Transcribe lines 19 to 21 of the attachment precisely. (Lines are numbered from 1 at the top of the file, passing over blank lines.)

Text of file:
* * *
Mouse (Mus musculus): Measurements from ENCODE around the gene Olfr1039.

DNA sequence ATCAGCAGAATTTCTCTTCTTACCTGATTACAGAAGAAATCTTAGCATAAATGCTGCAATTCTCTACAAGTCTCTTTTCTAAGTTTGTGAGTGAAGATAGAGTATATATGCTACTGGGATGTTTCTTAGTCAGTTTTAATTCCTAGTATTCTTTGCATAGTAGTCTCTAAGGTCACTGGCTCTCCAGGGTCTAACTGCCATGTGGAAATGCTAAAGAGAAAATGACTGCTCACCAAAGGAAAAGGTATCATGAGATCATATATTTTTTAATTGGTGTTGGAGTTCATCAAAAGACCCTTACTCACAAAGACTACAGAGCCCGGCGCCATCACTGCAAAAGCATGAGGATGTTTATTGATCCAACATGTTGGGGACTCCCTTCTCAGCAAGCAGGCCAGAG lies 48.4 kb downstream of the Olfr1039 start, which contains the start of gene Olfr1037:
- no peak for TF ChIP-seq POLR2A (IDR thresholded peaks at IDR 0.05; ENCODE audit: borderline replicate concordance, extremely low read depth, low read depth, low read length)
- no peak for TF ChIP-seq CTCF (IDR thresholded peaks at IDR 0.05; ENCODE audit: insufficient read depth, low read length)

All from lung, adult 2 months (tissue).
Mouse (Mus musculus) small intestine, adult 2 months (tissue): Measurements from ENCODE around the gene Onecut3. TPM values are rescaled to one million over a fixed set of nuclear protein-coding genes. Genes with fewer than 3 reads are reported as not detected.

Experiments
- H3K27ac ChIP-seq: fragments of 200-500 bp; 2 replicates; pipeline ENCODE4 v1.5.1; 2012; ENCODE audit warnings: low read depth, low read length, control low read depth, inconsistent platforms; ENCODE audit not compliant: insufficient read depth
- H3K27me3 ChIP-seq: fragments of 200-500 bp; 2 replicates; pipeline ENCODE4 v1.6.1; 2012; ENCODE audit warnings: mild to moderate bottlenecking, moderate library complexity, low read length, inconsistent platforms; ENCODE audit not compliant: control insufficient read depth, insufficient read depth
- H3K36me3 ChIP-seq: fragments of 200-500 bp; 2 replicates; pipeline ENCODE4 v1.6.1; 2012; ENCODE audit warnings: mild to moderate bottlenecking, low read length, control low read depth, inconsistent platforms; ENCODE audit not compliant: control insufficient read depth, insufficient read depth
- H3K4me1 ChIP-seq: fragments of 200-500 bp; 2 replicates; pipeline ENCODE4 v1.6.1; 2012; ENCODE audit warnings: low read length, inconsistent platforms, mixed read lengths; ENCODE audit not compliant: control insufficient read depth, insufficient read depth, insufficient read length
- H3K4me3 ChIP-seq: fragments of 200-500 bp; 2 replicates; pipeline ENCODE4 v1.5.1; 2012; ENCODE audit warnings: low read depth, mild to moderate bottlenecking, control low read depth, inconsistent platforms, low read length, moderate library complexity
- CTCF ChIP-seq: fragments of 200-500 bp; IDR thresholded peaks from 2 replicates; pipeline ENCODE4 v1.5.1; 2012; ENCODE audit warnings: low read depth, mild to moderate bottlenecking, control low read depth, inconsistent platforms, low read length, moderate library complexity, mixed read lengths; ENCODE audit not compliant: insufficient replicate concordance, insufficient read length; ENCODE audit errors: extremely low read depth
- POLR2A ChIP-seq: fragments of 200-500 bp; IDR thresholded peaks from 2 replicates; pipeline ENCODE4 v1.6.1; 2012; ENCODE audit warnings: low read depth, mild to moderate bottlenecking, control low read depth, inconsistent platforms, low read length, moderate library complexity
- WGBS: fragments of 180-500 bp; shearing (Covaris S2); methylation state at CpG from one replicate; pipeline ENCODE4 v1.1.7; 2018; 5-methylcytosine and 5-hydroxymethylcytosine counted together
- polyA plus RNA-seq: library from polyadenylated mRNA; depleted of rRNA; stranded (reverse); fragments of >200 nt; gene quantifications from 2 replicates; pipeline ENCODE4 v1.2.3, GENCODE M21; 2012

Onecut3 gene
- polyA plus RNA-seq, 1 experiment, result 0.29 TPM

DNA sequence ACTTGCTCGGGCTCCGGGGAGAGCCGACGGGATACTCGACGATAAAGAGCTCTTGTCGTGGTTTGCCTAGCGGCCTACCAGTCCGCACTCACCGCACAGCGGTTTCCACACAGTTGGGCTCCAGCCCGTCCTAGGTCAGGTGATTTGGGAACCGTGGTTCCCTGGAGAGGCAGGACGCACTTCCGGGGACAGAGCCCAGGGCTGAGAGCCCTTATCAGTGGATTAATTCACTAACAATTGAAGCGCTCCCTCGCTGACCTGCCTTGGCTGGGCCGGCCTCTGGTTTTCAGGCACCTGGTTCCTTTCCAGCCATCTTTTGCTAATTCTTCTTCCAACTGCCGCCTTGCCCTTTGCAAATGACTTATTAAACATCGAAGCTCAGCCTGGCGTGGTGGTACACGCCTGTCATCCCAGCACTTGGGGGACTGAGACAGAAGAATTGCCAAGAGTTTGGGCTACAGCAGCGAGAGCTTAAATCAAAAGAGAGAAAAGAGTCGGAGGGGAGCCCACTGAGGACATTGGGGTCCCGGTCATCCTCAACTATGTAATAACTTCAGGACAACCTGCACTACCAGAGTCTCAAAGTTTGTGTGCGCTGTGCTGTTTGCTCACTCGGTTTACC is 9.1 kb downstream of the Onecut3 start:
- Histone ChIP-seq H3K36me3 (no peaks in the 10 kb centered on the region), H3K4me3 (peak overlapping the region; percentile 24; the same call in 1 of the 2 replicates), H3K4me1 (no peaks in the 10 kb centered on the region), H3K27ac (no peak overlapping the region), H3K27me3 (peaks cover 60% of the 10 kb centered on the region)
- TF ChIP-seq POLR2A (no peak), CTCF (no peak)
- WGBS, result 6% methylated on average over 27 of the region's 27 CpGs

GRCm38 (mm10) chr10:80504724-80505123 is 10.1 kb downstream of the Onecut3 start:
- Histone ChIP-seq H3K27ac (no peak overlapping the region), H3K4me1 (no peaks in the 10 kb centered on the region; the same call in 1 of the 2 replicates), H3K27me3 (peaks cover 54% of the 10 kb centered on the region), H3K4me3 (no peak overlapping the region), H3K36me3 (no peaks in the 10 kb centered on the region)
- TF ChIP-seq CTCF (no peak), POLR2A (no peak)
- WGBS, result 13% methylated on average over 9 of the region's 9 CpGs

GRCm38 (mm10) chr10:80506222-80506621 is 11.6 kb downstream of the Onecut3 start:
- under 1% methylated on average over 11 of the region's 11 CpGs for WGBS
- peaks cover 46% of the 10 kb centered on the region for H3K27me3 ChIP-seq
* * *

DNA sequence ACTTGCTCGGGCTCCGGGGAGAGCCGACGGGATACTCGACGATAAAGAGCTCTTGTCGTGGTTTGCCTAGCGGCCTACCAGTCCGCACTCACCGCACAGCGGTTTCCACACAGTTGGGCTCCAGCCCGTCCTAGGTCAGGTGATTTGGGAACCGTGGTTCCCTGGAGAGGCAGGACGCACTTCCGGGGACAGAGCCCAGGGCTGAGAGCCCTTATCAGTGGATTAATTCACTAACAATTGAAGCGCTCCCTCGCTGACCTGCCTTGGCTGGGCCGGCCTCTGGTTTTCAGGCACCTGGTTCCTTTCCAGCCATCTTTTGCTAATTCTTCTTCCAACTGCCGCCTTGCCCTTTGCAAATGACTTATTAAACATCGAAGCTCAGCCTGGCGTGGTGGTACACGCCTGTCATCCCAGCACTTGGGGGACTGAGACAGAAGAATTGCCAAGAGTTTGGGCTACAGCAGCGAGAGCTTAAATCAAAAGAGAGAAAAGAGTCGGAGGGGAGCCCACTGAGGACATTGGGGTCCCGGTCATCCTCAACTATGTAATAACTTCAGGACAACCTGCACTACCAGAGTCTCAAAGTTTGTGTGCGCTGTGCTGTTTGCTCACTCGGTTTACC is 9.1 kb downstream of the Onecut3 start:
- Histone ChIP-seq H3K36me3 (no peaks in the 10 kb centered on the region), H3K4me3 (peak overlapping the region; percentile 24; the same call in 1 of the 2 replicates), H3K4me1 (no peaks in the 10 kb centered on the region), H3K27ac (no peak overlapping the region), H3K27me3 (peaks cover 60% of the 10 kb centered on the region)
- TF ChIP-seq POLR2A (no peak), CTCF (no peak)